5 Styles for Your Interior Ceiling

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When it comes to your home, there are many architectural details that you will need decide on. One, in particular, will be your ceiling design. There are many styles to consider for a ceiling, in some cases your ceiling may consist of more than one option, to get the right look.

Today, we will show you some simple, and elegant design options to help you create the perfect interior ceiling.


A conventional ceiling is featured in a majority of homes. It tops off a room with a flat, accessible surface that can be painted, covered and otherwise decorated. And with all the design options for a conventional ceiling, you can make your ceiling anything but conventional. Adding recessed lighting is very common, especially helpful in rooms with a traditional 8′ ceiling height, or where you do not want a lot of lighting hanging from the ceiling.

Reclaimed Wood Floor Ceiling Paneling and Heart Pine flooring from Carlisle Wide Plank Floors

You can also add beams, made from thicker pieces of pine or antique wood to the ceiling. This is a nice touch, especially for vintage or rustic homes.

Two examples of coffered ceilingsCoffered

Coffered ceilings are very decorative in nature. Because of the additional craftsmanship that goes into a coffered ceiling, it will add a touch of elegance and refinement to the room, like in this home with the more casual heart pine floors.

A coffered ceiling is a grid normally consisting of horizontal and vertical lines, which create boxes in the center. The lines are covered typically with molding, simple or intricate, depending on the style of your home. The grid does not always have to be symmetrical, it all depends on your personal style.

You many design options for this ceiling style also. For example, you can use contrasting colors on the molding portion. This home, from McIntosh Porish Associates, creates a striking visual effect with the black molding and white center. Instead of using paint some clients will also use a dark wood floor material like Walnut if they prefer a more natural effect. This is quite popular in spaces like offices and libraries.

You can use a white molding and then paint the center of each section, such as in this home from Design West. This is a nice way to tie together all the design elements of a room.

Cathedral Ceiling with Hickory Wood Floors from Carlisle Wide Plank FloorsThere are a number of ways you can fill that center section of the coffered ceiling, other than just with a simple paint color. You can fill it with a skylight, wood paneling, or custom artwork.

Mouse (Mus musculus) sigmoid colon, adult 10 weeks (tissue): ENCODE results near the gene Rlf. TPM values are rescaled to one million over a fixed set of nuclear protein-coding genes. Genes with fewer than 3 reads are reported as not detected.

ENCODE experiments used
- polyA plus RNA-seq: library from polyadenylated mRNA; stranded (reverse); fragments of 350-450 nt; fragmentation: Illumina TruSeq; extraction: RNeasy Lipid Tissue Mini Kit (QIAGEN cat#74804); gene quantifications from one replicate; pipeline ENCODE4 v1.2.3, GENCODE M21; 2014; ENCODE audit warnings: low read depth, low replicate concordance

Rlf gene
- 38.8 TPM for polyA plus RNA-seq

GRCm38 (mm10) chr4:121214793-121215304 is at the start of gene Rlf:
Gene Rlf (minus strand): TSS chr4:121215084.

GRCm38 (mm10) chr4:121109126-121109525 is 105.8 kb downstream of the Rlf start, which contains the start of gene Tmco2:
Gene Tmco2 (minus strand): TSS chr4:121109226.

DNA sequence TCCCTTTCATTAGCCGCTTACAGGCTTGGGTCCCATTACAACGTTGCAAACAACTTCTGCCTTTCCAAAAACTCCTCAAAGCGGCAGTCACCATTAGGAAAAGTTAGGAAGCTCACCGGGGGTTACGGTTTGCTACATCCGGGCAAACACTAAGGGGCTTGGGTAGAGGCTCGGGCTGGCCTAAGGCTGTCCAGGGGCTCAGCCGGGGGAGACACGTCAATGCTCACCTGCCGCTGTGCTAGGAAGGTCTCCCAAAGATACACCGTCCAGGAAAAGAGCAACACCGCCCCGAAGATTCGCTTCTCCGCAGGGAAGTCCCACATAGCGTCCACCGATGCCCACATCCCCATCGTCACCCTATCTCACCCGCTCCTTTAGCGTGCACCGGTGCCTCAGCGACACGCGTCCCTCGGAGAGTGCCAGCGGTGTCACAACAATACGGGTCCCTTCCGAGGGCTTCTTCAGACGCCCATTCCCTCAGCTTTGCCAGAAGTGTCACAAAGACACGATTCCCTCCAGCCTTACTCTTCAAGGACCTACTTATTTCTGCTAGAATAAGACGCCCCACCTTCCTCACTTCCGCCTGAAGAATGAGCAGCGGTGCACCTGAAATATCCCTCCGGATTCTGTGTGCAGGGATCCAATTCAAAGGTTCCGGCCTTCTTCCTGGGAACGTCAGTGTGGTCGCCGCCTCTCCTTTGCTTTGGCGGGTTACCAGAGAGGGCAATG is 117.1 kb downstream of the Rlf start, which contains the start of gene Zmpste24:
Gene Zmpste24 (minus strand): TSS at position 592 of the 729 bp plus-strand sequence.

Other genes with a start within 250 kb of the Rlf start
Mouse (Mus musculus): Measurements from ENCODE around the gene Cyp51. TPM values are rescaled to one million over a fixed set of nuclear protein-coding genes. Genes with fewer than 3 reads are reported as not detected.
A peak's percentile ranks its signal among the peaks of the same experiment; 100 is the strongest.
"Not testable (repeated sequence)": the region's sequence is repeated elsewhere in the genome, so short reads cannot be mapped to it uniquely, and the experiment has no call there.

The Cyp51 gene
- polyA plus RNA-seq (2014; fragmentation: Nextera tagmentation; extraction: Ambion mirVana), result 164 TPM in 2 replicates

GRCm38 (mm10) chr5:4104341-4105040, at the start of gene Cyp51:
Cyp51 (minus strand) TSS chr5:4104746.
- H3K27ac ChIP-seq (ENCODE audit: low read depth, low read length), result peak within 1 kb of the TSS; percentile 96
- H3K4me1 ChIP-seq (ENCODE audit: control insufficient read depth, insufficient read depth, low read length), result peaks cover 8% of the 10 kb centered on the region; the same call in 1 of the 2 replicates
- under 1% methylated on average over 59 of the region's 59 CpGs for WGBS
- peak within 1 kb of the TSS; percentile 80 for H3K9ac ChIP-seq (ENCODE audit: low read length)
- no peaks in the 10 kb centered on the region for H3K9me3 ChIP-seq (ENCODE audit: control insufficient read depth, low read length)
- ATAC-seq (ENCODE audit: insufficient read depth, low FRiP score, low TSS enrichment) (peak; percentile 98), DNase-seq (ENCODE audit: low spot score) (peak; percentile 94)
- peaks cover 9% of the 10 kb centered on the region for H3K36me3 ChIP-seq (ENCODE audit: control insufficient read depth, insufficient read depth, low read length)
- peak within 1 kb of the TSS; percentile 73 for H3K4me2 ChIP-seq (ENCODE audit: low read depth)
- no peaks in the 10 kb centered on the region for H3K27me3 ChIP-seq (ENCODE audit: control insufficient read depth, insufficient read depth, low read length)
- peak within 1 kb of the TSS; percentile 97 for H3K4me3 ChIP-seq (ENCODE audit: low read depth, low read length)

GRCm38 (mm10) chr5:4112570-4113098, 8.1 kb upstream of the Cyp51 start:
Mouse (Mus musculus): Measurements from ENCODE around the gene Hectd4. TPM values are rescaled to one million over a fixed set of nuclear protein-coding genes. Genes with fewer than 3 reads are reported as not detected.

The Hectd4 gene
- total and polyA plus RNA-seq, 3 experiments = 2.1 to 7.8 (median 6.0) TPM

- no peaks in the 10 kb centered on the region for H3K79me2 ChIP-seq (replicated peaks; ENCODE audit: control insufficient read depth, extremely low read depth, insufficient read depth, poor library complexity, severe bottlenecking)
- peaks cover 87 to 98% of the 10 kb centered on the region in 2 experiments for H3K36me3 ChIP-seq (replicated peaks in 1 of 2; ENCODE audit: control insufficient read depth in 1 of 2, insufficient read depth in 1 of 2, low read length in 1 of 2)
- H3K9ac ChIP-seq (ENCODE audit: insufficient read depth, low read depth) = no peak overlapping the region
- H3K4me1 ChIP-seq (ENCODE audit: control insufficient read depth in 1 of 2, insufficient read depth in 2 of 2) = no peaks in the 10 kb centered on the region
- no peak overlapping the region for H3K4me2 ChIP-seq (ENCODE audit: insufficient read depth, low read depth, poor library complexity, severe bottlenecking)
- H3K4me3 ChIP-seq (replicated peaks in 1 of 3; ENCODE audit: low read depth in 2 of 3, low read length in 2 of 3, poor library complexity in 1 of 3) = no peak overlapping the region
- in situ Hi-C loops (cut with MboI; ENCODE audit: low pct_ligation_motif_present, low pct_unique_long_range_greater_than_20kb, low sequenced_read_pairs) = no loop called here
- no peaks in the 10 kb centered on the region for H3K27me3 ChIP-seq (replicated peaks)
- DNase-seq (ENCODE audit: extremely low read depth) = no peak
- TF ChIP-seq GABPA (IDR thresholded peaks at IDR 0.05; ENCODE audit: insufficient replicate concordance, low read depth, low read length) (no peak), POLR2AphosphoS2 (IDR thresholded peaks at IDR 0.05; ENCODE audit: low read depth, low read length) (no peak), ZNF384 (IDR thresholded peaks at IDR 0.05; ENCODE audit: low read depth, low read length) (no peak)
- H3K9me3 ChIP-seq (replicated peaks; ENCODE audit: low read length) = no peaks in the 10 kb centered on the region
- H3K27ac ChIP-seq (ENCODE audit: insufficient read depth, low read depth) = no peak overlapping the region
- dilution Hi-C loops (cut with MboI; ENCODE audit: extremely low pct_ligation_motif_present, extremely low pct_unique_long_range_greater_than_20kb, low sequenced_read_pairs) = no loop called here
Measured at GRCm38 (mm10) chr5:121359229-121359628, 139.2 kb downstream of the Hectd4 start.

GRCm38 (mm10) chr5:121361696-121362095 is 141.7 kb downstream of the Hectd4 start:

Vaulted & Cathedral Ceilings

Vaulted and cathedral ceilings extend the height of the ceiling by creating sloping sides that meet at the highest point in a room. Cathedral ceilings do this symmetrically with equal sloping sides.

Depending on whether your home is more traditional, or eclectic may determine the type of ceiling you may want. Once you decide, you can choose to decorate your ceiling a variety of ways. You can add beams across the high expanse of space between walls, use sheetrock or plaster to create a very simple decor, or add wood or skylights.

Barrel Vaulted Ceiling (top) and Tray Ceiling (bottom)Barrel Vaulted

Barrel vaulted ceilings, like cove ceilings, are round in nature. Imagine the shape you get after cutting a wine barrel in half vertically. Also, imagine how much skill and craftsmanship goes into creating a ceiling of this nature. It can be an architectural highlight of your room once it is done. This home, from DiStefano Architects, has a beautiful white, barrel vaulted ceiling, which goes perfectly with the modern decor.

However, despite the complexity required to create a barrel vaulted ceiling, craftsman have used everything from glass tiles to brick, stone, and wood for the ceiling material. The results are amazing, but you have to imagine just how tedious and tenuous a project is it, such as in this kitchen from Godden Sudik Architects, Inc.

Tray Ceilings

Tray ceilings are common, especially in living rooms, great rooms, and dining rooms, because they add a unique architectural element to that special space. It involves cutting out and recessing, the ceiling, creating a raised effect, or a dropped effect. The tray cut out section can be small, normally no less than 6″, or it can be larger, such as in this home from Georgia.

The cut out around the perimeter of the “tray” can be vertical, angled, circular or intricately detailed, depending on the style of your home, and detail you want.


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If you are looking for more ideas download our Buyer’s Guide or contact us to speak with a Wide Plank Specialist.
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